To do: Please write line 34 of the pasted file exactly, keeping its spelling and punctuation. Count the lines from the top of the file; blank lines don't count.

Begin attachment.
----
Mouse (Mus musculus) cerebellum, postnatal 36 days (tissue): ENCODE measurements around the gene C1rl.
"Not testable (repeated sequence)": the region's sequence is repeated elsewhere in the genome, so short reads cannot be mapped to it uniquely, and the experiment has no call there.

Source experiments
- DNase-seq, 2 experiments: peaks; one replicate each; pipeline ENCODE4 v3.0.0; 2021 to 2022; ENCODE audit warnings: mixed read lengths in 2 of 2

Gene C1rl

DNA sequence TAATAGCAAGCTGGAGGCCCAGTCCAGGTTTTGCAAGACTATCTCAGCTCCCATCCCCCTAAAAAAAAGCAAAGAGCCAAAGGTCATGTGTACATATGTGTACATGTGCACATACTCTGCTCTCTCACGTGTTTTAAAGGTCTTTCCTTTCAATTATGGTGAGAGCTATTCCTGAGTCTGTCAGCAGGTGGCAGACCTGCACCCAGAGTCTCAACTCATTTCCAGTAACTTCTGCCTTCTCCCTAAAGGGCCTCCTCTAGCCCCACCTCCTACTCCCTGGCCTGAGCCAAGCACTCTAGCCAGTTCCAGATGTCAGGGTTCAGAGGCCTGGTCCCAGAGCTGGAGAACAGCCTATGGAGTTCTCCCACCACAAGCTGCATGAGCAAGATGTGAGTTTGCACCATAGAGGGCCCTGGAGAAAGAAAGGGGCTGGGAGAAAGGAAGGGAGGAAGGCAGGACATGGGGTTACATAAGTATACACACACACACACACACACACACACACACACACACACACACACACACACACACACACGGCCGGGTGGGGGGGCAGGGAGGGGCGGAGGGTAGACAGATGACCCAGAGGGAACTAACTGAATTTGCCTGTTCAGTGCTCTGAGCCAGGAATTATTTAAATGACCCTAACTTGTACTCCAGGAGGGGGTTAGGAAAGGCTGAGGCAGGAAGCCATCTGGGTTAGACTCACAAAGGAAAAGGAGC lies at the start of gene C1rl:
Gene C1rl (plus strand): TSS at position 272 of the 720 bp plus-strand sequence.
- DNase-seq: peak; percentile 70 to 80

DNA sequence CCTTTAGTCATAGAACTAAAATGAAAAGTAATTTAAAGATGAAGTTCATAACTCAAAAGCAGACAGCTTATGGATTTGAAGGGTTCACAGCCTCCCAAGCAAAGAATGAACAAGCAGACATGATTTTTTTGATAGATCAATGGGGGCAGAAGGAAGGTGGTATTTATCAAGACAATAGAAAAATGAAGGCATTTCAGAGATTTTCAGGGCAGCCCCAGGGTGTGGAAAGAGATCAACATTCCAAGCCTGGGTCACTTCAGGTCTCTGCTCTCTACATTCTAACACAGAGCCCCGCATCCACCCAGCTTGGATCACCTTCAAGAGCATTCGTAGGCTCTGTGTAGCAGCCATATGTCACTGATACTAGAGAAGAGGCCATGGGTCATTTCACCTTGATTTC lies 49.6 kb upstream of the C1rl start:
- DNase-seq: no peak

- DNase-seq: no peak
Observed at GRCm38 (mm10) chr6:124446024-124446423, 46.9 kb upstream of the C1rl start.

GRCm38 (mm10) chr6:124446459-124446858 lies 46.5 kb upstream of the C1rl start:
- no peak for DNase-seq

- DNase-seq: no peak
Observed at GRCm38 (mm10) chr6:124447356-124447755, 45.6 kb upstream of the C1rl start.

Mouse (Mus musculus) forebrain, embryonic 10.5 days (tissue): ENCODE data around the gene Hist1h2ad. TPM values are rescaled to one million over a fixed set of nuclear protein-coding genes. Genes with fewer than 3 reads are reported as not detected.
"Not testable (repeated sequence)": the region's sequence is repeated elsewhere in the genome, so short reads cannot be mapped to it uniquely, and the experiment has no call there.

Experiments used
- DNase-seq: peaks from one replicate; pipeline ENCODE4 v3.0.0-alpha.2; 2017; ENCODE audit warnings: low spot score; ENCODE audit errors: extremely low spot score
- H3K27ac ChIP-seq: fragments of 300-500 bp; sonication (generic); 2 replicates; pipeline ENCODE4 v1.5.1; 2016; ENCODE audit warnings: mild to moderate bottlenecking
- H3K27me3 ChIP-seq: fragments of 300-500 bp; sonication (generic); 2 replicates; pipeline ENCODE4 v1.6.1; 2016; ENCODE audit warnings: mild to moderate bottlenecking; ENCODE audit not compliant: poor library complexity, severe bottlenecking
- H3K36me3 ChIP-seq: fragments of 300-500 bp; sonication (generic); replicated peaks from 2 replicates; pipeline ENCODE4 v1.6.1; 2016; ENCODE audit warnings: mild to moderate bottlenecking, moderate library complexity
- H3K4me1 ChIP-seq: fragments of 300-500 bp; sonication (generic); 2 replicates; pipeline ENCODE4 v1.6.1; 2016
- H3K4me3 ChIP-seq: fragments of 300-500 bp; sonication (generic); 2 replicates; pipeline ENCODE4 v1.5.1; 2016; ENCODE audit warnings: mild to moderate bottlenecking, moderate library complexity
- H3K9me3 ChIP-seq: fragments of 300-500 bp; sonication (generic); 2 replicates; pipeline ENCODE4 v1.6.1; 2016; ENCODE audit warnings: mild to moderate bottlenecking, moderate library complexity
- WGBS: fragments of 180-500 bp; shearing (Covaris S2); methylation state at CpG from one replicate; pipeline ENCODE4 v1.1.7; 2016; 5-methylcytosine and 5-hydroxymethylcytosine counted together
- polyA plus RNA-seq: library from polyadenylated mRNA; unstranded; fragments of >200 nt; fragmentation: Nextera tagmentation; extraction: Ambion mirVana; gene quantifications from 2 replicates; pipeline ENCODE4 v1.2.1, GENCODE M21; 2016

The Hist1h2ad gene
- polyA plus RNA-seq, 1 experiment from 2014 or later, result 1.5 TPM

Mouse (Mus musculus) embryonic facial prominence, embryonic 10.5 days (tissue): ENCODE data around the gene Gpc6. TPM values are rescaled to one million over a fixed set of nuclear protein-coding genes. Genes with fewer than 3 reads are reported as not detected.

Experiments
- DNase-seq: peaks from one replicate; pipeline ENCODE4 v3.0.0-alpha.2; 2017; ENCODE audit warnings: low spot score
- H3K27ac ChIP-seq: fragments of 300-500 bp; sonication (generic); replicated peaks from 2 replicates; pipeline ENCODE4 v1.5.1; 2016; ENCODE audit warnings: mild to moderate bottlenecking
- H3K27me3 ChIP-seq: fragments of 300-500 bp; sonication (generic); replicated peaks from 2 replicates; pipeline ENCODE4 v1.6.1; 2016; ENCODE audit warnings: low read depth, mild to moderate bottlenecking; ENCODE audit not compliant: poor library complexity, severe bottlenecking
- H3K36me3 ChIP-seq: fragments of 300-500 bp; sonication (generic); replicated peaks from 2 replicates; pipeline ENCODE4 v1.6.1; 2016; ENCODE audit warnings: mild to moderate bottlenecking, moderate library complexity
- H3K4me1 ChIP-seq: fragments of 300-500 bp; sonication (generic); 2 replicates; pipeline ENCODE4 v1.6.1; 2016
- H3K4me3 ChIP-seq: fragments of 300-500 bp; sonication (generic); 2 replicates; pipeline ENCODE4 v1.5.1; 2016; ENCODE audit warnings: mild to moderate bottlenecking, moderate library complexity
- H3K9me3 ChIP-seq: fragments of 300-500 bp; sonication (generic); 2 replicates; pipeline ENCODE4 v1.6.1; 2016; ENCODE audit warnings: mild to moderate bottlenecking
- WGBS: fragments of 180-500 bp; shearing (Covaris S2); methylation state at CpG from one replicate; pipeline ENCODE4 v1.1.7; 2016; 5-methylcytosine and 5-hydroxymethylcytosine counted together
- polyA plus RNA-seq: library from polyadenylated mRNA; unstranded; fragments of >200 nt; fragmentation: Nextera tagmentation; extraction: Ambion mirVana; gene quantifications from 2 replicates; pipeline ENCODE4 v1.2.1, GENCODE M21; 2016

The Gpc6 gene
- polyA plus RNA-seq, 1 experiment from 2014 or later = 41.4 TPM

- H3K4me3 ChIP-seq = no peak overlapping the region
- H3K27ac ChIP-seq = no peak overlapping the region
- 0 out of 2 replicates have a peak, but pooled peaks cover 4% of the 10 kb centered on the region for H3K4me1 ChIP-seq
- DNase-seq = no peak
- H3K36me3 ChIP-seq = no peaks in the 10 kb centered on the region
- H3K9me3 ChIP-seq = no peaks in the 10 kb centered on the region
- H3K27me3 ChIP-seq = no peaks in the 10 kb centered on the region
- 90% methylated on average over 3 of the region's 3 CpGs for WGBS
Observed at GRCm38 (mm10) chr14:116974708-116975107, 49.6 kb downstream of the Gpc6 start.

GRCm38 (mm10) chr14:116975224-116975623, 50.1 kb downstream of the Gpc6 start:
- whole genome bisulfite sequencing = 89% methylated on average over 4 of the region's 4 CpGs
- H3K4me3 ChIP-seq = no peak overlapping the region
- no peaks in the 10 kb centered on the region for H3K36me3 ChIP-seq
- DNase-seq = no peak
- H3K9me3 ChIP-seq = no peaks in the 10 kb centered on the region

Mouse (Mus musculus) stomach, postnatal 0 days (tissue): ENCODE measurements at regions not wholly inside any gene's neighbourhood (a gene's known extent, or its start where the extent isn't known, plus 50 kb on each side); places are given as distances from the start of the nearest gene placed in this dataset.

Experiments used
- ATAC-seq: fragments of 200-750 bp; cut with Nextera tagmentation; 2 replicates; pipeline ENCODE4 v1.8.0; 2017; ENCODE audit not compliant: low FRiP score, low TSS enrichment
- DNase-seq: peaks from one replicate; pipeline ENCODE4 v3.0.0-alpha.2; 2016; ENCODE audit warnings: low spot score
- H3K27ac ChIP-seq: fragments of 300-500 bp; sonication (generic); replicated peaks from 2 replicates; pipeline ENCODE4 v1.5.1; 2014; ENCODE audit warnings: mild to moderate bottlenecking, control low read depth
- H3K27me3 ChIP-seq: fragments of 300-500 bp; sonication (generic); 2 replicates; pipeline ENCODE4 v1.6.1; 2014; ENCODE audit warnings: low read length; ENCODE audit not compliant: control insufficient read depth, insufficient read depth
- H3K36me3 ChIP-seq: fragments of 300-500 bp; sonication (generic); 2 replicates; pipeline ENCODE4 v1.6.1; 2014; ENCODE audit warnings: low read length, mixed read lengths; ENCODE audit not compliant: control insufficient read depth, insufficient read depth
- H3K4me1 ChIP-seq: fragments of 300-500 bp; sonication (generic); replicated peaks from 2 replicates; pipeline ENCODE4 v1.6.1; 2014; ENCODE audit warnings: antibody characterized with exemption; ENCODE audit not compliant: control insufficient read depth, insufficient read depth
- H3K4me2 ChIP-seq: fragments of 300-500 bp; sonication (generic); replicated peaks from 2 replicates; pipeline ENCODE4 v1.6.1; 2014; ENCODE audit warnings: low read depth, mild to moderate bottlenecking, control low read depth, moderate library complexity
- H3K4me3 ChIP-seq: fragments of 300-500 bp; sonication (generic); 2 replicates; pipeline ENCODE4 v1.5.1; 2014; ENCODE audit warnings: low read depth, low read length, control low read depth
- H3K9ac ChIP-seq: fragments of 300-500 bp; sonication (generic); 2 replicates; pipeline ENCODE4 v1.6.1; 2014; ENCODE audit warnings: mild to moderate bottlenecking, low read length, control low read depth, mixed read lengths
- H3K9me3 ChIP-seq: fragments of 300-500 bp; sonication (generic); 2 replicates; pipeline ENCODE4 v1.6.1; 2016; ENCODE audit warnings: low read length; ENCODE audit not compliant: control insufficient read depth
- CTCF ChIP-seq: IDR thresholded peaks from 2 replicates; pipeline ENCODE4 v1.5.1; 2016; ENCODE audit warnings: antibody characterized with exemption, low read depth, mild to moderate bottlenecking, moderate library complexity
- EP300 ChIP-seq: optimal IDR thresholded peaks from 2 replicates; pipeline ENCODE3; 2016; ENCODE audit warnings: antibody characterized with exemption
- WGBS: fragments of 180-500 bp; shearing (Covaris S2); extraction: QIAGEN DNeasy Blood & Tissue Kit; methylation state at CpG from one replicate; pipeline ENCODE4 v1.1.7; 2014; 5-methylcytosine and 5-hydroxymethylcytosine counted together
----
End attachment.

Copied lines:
- H3K27ac ChIP-seq: fragments of 300-500 bp; sonication (generic); replicated peaks from 2 replicates; pipeline ENCODE4 v1.5.1; 2016; ENCODE audit warnings: mild to moderate bottlenecking